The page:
More often than the not, the only ways to beat the Americans in the 4x400m relay are when they get disqualified for doping offenses (like in the 1997 World Championships and the 2000 Olympic Games). Since the 4x400m relay is longer and slower than its shorter counterpart, the 4x100m relay, there’s much room for error in baton exchanges. Unless the Americans suffer outright disqualification by going beyond the passing lanes or deliberately impeding another athlete’s right of way, the American quartet is a sure cinch for gold.

In recent years, the U.S. stranglehold over the event has been, I must admit, quite boring. With dominant quarter milers like Jeremy Wariner and LaShawn Merritt, other nations are hard-pressed to keep up. In the finals of the big meets, the other relay teams seem to battle for second place – not first place.

The British Golden Days

The most exciting clips of the event I’ve seen so far are from the heydays of British 400m sprinting in the 1990’s. These were the times when the likes of 1996 Atlanta 400m silver medalist Roger Black and 1996 Atlanta 4x400m silver medalist Iwan Thomas comprised a lean and mean 400m lineup for Britain. In the 1991 Tokyo World Championships, the quartet of Black, Derek Redmond of Celebrate Humanity fame, John Regis and Kriss Akabusi edged out an American team, 2:57.53 to 2:57:57, setting a new Area Record in the process.

The race itself was intense, with then British record holder Black sprinting a monstrous 1st leg effort. Akabusi, a 400m hurdler, ran a superb tactical fourth leg, lurking behind then World Champion Antonio Pettigrew. In the last 50m or so, Akabusi powered his way to the tape, gifting Britain with the gold medal.

In the 1997 World Championships in Athens, the British team of Black, Thomas, indoor specialist Jamie Baulch and Mark Richardson lost out on a gold medal by 0.18s. I particularly enjoyed watching the gutsy Baulch storm to the lead during the third leg.

In 2008, however, a member of the victorious U.S. team, the late Antonio Pettigrew, admitted to using performance-enhancing drugs in the same period as the 1997 World Championships. Pettigrew returned his medals. The British sprinters were awarded their much-delayed gold medals on January 2010, thirteen long years after the Americans’ tainted romp to first place.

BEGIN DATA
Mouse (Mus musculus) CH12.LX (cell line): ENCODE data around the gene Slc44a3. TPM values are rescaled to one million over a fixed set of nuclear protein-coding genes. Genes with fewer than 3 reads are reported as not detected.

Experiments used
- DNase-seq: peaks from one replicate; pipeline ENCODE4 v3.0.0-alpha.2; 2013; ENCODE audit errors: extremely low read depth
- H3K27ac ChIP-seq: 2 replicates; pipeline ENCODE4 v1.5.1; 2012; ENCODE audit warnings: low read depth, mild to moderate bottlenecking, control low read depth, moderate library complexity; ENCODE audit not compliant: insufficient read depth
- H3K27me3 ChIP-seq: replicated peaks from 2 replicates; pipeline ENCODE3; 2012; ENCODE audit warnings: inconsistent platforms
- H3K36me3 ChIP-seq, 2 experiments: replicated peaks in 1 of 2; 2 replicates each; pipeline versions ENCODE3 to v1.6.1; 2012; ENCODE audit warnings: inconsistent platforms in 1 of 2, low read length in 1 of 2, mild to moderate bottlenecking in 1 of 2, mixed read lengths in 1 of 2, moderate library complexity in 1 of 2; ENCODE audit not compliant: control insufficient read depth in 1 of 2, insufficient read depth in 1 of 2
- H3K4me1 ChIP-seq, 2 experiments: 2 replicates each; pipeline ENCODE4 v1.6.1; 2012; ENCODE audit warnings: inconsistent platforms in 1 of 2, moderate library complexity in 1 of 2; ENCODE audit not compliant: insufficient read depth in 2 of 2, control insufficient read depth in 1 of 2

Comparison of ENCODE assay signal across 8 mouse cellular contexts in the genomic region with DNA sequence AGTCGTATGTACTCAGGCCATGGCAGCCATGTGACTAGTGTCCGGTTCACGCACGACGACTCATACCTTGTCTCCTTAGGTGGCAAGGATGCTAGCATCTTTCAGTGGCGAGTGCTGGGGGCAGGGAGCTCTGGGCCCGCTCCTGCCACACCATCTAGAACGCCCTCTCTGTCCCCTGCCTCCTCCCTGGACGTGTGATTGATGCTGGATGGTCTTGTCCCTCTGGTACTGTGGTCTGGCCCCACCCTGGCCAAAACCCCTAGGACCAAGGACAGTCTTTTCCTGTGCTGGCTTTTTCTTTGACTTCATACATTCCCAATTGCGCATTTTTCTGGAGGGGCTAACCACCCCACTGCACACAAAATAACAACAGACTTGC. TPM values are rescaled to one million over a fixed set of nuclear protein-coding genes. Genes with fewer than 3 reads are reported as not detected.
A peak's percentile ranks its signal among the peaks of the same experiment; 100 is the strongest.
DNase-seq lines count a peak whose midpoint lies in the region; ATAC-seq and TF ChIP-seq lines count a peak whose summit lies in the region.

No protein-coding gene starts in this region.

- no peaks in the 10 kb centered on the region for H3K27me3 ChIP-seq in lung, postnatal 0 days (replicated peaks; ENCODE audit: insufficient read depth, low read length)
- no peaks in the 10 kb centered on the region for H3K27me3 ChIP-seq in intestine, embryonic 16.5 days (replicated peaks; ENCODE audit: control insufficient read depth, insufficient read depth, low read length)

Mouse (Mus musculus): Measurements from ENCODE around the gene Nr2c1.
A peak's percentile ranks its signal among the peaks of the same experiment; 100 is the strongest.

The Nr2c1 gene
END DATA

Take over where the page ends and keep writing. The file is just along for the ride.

Read the BBC article on the 1997 World Championships 4x400m team

The Contenders

The most viable contenders would have to be the Bahamas, Russia, Belgium and Britain. The Bahamians, paced by Chris Brown (not the rapper!), won silver behind the United States at the 2008 Beijing Olympics. The Russians won the bronze in the same event, despite not having having any representative to the 400m final (the young Vladimir Kraznov is a potential gem, having competed with distinction at the 2010 European Championships). Moreover, a resurgent British team lead by Black and Thomas’ heir apparent, Martyn Rooney, is within striking distance. If Belgium’s Borlee twins can reach sub-44  or low-44 second territory, the Belgians can be a legitimate contender as well.

Don’t count out Jamaica too. A certain Usain Bolt running in the low-43’s or high-42’s and a decent enough supporting cast could break the American stranglehold!

2010 BCN Wrap-up: Underdogs and Finishing Kicks

The past two weeks have been quite exciting for this track & field buff. I had fun watching the future of athletic strut their stuff at the 2010 Moncton World Junior Championships. A week later, the Barcelona European Athletics Championships took place. And boy, did I have my fill of high caliber track & field action.

Despite the absence of marquee names such as Usain Bolt, Tyson Gay and the African distance specialists, the quality of the competition was superb since the cream of the crop of events like the heptathlon, the throws and the jumps originate from this storied continent. Europe, after all, is the hotbed of track & field.

Even though I’m thousands of kilometers away and every inch an Asian, I became so engrossed at the Euro Championships that I devoured every single video clip and news article that piqued my interest. Thanks to broadband internet, it seemed as if I was actually amidst the crowd, savoring the championship festivities.

Experience a panoramic view of the Barcelona Olympic Stadium

What I liked best about the 2010 Euro Champs are the underdog victories and last-ditch bursts of speed to the tape.

The Monstrous, Finishing Kicks (or last ditch leaps)

3.) 4x100m (M): Martial Mbandjock’s anchor leg:

2.) Long Jump (M): Christian Reif rewriting Robert Emmiyan’s championship record with his final jump:

1.) 200m (M): Christophe Lemaitre erasing Christian Malcolm’s lead: